Positive outlook for Nebraska crops continue | TheFencePost.com

Positive outlook for Nebraska crops continue

Robyn Scherer, M.Agr.
Staff Reporter

Photo courtesy of Nebraska Corn BoardNebraska is one of the largest producers of corn in the country and Don Hutchens, Executive Director for the Nebraska Corn Board believes the demand for Nebraska corn will remain high, as will prices.

For crop farmers in Nebraska, spring means planting time. The last few years have brought in good profits, and farmers are capitalizing on the high prices for their commodities. In the next couple of weeks, farmers will be prepping and planting their fields, hoping to set themselves up for another successful year.

The three main crops that will be harvested this year are corn, soybeans and wheat. When it comes to corn, Nebraska is one of the largest producers in the country. “We are the third largest when it comes to acres planted,” said Don Hutchens, Executive Director for the Neb. Corn Board. “We anticipate Nebraska farmers will plant at least 9 million acres. We will have some additional acres, because some CRP land is coming out of production so we could see 9.2 or 9.3 million acres of corn planted.”

Farmers will start planting corn as soon as the ground is warm enough, and farmers feel they can avoid frost. This is usually around late April. However, farmers are already prepping fields for the planting.

To prep the fields, farmers will apply herbicides to keep weeds from growing, and fertilizer to help the soil have a higher nutrient value. Many farmers are moving to a minimum or no till planting, which helps the land. “This allows them not to disturb the seed bed, and that helps retain moisture and keep away weeds. We won’t see as much tilling, because it saves energy, saves water, saves trips across the field,” said Hutchens.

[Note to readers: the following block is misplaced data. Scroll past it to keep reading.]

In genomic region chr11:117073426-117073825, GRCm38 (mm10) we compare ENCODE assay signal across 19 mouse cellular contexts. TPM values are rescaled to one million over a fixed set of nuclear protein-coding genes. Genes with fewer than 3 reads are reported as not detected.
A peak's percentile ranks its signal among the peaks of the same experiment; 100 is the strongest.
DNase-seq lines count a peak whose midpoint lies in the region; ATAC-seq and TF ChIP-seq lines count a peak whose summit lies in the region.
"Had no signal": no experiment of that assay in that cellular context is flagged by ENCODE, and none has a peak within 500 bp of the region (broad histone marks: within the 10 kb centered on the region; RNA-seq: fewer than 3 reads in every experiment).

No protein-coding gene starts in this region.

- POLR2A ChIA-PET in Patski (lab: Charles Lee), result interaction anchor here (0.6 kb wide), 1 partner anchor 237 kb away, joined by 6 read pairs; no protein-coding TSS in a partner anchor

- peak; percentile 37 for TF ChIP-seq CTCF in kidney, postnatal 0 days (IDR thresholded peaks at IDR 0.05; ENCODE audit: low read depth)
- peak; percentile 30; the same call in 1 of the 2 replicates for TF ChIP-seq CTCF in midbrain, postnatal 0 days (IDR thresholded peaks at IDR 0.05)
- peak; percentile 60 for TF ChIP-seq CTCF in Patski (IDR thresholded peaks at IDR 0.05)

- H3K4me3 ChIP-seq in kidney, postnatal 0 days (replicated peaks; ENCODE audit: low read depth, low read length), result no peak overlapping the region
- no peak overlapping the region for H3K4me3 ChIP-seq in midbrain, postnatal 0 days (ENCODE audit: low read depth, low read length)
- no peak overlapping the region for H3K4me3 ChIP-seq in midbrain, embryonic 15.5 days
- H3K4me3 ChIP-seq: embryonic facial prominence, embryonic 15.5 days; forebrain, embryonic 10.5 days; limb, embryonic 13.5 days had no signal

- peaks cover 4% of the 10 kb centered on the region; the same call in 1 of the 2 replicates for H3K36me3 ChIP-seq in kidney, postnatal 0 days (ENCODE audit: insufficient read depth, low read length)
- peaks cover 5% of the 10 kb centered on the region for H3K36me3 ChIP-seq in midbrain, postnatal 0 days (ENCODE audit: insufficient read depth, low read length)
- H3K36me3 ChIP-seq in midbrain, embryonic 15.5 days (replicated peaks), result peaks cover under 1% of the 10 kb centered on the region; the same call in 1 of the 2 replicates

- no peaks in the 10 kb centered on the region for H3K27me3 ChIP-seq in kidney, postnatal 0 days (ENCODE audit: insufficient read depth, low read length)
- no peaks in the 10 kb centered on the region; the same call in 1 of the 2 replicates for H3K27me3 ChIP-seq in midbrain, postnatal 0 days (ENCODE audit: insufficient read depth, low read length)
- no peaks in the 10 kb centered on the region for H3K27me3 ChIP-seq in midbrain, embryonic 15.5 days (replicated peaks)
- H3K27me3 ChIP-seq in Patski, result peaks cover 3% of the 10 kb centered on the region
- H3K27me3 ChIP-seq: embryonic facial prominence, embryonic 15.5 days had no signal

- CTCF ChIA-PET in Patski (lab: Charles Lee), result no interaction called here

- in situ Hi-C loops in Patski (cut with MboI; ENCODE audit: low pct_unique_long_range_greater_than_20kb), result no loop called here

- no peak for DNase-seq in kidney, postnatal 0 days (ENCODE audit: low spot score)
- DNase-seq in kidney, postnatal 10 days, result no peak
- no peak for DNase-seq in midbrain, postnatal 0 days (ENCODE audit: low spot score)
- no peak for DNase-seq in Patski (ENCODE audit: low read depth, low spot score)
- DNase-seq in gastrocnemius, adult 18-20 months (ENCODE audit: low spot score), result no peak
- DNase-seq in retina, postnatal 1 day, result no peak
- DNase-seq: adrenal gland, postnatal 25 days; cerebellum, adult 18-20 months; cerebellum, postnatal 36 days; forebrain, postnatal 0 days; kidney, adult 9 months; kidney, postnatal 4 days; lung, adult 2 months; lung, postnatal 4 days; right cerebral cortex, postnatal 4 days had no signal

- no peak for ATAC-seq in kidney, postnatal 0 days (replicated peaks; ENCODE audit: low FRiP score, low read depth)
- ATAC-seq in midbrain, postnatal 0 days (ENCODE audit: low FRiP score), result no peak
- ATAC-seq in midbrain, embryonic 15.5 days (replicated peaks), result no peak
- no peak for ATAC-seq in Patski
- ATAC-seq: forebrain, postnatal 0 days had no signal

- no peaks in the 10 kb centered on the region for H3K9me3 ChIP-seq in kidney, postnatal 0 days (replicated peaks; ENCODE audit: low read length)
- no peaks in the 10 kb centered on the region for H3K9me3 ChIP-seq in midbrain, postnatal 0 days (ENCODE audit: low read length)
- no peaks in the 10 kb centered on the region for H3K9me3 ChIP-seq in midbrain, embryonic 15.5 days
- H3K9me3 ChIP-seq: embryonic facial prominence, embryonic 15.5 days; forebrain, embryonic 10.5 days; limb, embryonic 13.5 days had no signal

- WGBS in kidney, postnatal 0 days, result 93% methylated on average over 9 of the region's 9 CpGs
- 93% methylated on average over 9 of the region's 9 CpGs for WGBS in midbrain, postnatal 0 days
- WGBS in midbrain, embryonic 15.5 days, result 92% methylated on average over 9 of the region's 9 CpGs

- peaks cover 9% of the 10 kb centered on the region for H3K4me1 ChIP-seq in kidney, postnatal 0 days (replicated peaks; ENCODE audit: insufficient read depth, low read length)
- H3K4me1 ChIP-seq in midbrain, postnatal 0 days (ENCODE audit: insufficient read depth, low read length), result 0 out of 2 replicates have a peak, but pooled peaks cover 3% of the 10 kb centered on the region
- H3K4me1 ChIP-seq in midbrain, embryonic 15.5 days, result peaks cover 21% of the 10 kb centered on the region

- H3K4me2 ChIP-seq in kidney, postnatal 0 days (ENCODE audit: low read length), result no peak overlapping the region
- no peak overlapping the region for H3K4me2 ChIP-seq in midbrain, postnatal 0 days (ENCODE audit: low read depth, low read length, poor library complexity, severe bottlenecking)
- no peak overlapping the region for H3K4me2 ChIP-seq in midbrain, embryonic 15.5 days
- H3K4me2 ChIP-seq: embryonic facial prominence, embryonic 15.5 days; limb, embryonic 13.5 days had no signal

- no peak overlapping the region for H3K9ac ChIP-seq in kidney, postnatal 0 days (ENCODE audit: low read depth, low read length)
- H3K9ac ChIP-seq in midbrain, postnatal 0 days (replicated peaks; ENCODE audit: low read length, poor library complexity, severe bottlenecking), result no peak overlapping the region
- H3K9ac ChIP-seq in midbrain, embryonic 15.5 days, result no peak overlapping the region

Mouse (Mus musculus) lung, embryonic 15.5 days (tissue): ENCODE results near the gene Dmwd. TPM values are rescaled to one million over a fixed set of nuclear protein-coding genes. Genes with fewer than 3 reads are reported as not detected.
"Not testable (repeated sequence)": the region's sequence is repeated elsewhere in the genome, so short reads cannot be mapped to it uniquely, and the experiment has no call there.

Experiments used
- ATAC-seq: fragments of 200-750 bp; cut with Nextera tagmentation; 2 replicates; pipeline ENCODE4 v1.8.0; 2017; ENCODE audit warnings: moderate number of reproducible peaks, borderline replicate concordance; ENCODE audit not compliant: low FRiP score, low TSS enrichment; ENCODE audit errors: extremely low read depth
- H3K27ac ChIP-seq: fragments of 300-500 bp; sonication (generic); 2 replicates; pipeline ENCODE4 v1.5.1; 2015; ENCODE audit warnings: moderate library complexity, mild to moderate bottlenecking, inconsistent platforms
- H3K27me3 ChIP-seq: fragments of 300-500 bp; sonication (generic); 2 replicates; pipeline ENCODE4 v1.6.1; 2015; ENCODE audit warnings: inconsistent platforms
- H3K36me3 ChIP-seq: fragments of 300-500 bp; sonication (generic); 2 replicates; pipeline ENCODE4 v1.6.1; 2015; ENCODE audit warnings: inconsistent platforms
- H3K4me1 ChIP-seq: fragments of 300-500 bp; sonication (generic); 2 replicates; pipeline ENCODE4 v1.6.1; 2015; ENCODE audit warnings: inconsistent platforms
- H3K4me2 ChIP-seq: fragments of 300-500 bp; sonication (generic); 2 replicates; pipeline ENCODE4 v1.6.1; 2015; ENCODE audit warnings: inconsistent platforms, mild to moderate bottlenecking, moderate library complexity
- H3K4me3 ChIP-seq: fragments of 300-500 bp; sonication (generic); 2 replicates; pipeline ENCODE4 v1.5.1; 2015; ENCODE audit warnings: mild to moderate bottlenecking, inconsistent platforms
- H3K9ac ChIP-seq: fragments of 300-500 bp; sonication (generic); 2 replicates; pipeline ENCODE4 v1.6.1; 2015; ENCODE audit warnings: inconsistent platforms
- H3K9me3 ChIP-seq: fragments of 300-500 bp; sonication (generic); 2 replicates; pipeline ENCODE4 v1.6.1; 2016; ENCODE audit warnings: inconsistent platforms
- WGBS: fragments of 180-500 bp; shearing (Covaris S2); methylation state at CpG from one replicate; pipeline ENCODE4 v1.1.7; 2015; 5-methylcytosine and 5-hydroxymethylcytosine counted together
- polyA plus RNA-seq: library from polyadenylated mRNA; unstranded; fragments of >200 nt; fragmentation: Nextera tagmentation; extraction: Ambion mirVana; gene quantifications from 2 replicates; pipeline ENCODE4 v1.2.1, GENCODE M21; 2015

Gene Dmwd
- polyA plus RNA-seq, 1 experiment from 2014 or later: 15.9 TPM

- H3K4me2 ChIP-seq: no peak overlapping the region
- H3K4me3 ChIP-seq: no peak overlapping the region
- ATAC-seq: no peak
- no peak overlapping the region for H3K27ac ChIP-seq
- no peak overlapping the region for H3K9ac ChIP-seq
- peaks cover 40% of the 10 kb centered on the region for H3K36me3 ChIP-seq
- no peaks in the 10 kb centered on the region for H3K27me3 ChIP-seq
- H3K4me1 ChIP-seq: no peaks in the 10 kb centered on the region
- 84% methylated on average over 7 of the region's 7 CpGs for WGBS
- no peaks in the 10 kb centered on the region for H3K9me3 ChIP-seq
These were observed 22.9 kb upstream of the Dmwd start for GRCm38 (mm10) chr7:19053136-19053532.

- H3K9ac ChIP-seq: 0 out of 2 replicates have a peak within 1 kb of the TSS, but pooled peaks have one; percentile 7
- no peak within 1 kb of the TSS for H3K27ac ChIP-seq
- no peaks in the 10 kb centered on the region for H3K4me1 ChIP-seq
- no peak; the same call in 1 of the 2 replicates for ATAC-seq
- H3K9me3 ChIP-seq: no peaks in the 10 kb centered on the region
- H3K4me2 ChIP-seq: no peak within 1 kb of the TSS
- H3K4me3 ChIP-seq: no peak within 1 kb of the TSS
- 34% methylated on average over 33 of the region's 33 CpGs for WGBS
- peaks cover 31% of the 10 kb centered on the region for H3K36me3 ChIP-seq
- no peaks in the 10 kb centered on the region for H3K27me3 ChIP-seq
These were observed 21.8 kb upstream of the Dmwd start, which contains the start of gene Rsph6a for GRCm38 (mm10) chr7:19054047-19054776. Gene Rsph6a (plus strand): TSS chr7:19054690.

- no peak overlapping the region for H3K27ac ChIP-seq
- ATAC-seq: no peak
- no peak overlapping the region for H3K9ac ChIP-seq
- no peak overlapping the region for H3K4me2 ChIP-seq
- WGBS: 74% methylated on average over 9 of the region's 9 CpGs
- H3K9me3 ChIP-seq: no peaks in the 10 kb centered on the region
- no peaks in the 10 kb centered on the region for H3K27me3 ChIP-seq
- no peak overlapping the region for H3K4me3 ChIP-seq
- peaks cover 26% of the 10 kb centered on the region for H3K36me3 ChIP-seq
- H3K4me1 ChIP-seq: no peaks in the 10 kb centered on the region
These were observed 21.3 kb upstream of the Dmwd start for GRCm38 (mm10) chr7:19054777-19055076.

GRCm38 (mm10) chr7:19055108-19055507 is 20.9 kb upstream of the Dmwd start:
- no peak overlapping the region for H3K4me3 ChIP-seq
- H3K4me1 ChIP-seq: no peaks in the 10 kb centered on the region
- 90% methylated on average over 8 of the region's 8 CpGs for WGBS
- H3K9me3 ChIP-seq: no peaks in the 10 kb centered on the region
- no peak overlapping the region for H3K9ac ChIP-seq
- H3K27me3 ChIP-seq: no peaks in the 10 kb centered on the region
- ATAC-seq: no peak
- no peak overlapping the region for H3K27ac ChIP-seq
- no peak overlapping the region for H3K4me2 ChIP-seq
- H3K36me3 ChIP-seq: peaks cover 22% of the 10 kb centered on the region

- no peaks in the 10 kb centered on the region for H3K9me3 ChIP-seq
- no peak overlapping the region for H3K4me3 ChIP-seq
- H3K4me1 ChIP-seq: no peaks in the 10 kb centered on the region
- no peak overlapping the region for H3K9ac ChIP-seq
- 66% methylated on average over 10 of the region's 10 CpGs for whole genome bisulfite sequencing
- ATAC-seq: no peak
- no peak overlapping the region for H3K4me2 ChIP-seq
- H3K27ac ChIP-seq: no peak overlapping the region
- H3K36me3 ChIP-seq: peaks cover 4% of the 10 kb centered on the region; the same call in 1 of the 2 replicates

The biggest challenge corn farmers will face this year is weather. Violent storms, flooding and late frosts can damage crops early on, and drought can deprive crops of needed moisture later in the summer. A large percentage of corn in the state is under irrigation, so drought conditions can be avoided in this situation. However, dryland farmers will have to worry about the possibility for drought.

Hutchens believes the demand for Nebraska corn will remain high, as will prices. “Obviously, there is no other state like Nebraska. We have the second largest ethanol industry and the second largest number of cattle on feed. We use a lot of corn and the byproducts of corn right here in the state. We would much rather transform a bushel of corn into ethanol or meat than ship it. We add value, add jobs and add tax revenue when we process it here. Most of the corn grown here is used in the state. Eleven percent is sold internationally, and another 20 percent goes to other states,” he said.

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Corn is a vital crop to Nebraska. “When you stop and think about it, when you look at what our state’s GDP is, it is 89 billions dollars. When you look at corn, ethanol and the livestock that we feed in this state, we represent 21 billion dollars. The feedstuff for the livestock and the ethanol is corn. Corn plays an extremely important part in our states economy,” Hutchens said.

The second biggest crop produced in Nebraska is soybeans. Soybeans are traditionally used in rotation with corn and alfalfa. It is expected that 74 million acres of soybeans will be planted, according to the USDA.

“We see that our acreage will continue to be stable and even increase because of new ground that is coming into production,” said Victor Bohuslasky, Executive Director for the Nebraska Soybean Board.